Review: Egyptian, The
3 / 5 Stars
Imagine how amazing it would be if John Williams and Jerry Goldsmith collaborated on a film score together? Would the two film score giants be able to share themes and come together with a powerhouse score? Well, just such a scenario took place nearly 50-years ago. Bernard Herrmann and Alfred Newman worked together on the Fox film The Egyptian. The story focuses on a young physician to the poor named Sinuhe (Edmund Purdom) and how he destroys his life for a whore from Babylon, Nefer (Bella Darvi) while a poor barmaid Meryt (Jean Simmons) loves him - and he just doesn\'t see it. The film also deals with a rebellion between those who worship the Aton, the One God, and those who worship the old way - and how Sinuhe gets caught in the middle of a devious power play for the Pharoah\'s throne.
The score is epic and large - beginning with a triumphant brass fanfare, the "Prelude/The Ruins" has the obligatory epic choir, and the strings are sweeping as expected. The source music in "Crocodile Inn" (Newman) segues into a simpler theme played on a recorder in "Thebes" (Herrmann). More choir and percussion is heard in "Chant for Dead Pharoah" (Newman) - but it sounds more like "Aaahhhhhh" than an actual chant. I found Herrmann\'s action in "The Chariot Ride" to be more interesting, but then it segues into more "spiritual" music by Newman.
Herrmann\'s darker side peeks out a bit in "Taia", and a rather lovely string theme underscoring Nefer and her unobtainable beauty can be heard in "The Offering". In "The Deed", Herrmann refers to Newman\'s theme for Merit, as she witnesses him sign over his family\'s house and tomb to Nefer - all in hopes of obtaining her love. Since it\'s unobtainable, Sinuhe tries to kill her in "The Perfection of Love / Violence". A dark and brooding cue, "The House of the Dead / The Burial" is classic Herrmann. Finally in "Valley of the Kings" does Newman really contribute to the score, beyond the source cues and small themes heard thus far. It\'s a thematically rich cue, with distinct themes for Merit, Sinuhe, Thebes and the One God, Aton. Sinuhe leaves Egypt, having destroyed his family name, and ruined his life. He goes abroad and becomes a physician catering to the rich, only to return with a classic Herrmann chaos cue, "The Homecoming" - where he finds that civil war has broken out.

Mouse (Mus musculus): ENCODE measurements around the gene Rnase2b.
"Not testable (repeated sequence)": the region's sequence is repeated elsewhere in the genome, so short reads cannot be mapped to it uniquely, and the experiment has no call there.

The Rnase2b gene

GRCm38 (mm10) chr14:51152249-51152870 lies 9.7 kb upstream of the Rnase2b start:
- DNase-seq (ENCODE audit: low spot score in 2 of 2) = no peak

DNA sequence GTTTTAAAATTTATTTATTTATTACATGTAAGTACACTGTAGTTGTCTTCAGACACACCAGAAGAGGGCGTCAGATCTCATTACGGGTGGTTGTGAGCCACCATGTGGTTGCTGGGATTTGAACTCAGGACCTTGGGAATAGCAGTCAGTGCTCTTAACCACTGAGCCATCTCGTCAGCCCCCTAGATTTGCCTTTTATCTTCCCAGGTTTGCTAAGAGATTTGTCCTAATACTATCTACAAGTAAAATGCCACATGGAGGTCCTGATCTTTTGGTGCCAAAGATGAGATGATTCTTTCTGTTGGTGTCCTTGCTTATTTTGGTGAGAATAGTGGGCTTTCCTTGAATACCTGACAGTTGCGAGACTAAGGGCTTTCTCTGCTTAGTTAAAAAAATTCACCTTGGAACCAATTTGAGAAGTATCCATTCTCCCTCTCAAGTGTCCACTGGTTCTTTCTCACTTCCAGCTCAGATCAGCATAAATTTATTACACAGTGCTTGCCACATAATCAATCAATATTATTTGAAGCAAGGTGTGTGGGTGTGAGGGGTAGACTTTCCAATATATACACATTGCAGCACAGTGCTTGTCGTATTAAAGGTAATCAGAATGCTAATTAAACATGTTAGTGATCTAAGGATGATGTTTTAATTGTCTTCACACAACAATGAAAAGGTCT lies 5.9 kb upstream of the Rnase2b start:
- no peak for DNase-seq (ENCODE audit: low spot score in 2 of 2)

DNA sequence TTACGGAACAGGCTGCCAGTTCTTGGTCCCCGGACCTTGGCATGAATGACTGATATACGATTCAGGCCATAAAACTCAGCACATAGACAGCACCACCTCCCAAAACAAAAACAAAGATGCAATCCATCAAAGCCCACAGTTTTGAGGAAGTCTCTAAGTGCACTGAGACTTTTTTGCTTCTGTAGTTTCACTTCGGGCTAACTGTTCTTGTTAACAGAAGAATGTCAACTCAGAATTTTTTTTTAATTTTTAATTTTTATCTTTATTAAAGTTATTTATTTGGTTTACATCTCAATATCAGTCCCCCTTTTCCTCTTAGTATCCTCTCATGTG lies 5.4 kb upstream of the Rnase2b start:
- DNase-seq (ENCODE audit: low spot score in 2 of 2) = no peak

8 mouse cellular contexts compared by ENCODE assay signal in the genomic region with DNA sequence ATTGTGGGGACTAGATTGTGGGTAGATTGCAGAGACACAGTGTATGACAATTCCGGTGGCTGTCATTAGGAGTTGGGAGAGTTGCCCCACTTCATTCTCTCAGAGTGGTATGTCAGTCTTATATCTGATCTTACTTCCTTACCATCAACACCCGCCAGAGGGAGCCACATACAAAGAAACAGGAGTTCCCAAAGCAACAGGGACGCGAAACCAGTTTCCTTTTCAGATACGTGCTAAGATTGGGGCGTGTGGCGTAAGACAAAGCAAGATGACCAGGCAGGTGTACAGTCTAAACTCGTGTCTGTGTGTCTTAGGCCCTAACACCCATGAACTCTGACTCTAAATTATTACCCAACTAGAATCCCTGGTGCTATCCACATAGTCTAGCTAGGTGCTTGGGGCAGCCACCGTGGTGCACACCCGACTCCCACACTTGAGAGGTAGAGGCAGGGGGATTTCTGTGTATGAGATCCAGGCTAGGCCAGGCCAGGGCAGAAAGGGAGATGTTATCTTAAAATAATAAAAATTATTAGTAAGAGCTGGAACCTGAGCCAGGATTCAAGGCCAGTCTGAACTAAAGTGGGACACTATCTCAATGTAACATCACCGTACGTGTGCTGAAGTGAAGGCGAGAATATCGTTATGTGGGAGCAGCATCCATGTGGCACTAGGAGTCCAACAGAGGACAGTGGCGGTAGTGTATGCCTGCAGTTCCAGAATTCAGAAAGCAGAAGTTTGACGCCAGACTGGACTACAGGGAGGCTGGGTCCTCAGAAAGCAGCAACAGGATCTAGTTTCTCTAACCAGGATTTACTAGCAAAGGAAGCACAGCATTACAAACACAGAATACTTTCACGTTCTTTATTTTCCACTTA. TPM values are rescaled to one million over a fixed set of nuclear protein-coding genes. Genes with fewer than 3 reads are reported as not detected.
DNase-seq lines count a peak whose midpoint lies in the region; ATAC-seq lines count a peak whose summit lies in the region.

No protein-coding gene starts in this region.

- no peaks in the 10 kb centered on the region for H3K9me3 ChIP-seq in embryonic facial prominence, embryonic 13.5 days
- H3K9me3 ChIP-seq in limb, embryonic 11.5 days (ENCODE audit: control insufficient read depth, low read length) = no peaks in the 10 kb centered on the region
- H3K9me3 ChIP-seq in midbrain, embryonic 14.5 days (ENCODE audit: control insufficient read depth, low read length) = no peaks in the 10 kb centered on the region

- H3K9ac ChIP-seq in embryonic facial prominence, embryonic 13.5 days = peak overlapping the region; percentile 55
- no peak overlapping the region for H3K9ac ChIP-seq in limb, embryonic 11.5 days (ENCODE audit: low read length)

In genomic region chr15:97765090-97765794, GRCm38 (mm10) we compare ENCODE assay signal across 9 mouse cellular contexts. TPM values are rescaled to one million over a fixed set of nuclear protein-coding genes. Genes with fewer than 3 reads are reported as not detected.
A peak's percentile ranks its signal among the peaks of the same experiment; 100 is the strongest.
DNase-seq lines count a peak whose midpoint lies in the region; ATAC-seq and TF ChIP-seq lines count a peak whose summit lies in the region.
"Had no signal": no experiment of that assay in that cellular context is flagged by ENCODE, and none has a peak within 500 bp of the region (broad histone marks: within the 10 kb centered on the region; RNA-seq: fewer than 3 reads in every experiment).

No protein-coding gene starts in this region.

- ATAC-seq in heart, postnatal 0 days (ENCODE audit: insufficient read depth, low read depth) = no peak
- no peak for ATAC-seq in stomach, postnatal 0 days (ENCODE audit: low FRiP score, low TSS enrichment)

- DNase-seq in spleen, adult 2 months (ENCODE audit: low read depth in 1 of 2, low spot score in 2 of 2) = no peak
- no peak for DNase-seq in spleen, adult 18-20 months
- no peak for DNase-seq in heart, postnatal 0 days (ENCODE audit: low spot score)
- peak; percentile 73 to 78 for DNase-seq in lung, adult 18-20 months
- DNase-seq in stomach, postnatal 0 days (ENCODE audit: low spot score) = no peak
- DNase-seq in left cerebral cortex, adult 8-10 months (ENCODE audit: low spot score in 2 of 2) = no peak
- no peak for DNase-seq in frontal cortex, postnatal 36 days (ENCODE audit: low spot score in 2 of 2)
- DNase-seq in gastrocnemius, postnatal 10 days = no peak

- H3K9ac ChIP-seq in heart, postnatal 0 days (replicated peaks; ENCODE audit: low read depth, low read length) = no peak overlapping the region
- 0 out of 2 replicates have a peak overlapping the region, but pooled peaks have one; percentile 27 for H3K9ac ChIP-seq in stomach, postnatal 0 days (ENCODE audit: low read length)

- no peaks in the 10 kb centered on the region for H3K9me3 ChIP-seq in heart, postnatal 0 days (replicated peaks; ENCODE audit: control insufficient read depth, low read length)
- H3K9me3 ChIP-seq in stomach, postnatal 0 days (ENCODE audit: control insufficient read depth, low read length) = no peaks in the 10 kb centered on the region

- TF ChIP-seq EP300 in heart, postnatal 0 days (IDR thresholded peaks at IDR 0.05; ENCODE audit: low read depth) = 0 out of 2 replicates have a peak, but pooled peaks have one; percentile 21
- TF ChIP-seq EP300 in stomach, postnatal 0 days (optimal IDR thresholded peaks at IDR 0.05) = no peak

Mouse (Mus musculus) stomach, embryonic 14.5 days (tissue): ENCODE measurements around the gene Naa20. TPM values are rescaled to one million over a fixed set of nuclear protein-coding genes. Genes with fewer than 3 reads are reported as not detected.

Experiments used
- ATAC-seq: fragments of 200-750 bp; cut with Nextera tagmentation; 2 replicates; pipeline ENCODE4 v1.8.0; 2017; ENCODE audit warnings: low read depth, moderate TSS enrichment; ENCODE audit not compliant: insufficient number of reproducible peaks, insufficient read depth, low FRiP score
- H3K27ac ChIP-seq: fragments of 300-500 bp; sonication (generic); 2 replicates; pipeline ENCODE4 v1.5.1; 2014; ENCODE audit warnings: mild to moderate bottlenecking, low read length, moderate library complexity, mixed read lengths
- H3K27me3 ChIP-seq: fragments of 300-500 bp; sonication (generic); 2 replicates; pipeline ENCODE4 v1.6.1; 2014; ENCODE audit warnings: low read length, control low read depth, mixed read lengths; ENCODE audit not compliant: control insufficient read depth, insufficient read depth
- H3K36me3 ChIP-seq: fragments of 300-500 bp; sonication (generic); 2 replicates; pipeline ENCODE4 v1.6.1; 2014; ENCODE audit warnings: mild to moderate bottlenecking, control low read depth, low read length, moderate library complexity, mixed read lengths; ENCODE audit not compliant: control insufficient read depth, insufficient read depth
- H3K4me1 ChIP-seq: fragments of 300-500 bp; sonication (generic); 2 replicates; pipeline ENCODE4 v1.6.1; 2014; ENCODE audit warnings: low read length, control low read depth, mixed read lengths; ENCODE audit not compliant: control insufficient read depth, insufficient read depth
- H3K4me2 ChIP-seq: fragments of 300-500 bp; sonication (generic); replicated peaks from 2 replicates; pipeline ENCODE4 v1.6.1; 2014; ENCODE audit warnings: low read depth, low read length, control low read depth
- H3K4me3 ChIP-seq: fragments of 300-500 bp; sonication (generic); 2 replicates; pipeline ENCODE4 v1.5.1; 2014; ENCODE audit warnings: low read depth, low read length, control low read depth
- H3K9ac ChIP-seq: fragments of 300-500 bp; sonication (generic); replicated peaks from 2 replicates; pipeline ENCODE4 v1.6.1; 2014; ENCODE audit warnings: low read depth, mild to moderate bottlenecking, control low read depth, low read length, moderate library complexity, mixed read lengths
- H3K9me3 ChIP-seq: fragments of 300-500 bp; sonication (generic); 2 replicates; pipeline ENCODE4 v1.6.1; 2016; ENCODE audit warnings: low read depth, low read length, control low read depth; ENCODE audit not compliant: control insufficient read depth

Newman\'s "Hymn to Aton" is a song with lyrics actually derived from ancient Egyptian texts. It\'s a nice choral work that evokes Newman\'s other religious epics. After a bunch of cues dealing with life returning to normal for Sinuhe, a dark dramatic cue ("The Princess / The True Pharoah / The Tomb") underscores the dark plan the Pharoah\'s sister has to kill her brother and take over the throne. But true mayhem ensues in "Danse Macabre", a frenetic and angry cue. Newman takes over the action with "Death of Merit, in which he uses his "Hymn to Aton" in a much darker way, as the Egyptian army slaughters the followers of Aton. As Merit lies dying, a tender rendition of her theme gently swells.
"The Death Potion" (Herrmann) and "Death of Akhnaton" (Newman) underscore the planning and execution of the Pharoah by Sinuhe and his best friend, Horemheb. The music is tender and Newman\'s cue is particularly moving - as the Pharoah is released from his mental anguish. With a large fanfare, ("I Am Pharoah / Horemheb\'s Victorious Entrance") Horemheb takes over the throne. After being exiled, Sinuhe dies years later, having told us his story. With a final reprise of the main theme, Newman wraps up the score to The Egyptian.
As usual, the liner notes are informative and insightful. But why on earth can\'t they color correct the photographs? For an example check out this link here. As for the music, it seems that Newman basically wrote the main themes and source music; Herrmann seemed to fill in the rest with his own material, and fleshing out Newman\'s themes. It\'s a rather good collaborative effort, but there are a few problems with this particular album. Due to some restoration issues, much of the score has been destroyed. But what was left has been presented on this album, is pretty much all that remains that is listenable. But the recording quality itself leaves much to be desired. There is an abundance of tape hiss and occasional distortion; there doesn\'t seem to be much of a low end so the music sounds rather flat and diminished. So the question is: do you take the original recording even if the sound quality leaves much to be desired? Or do you go for a re-recording (put out by Marco Polo) even though the performance might not be exactly the same as the one in the film? The decision is ultimately yours.
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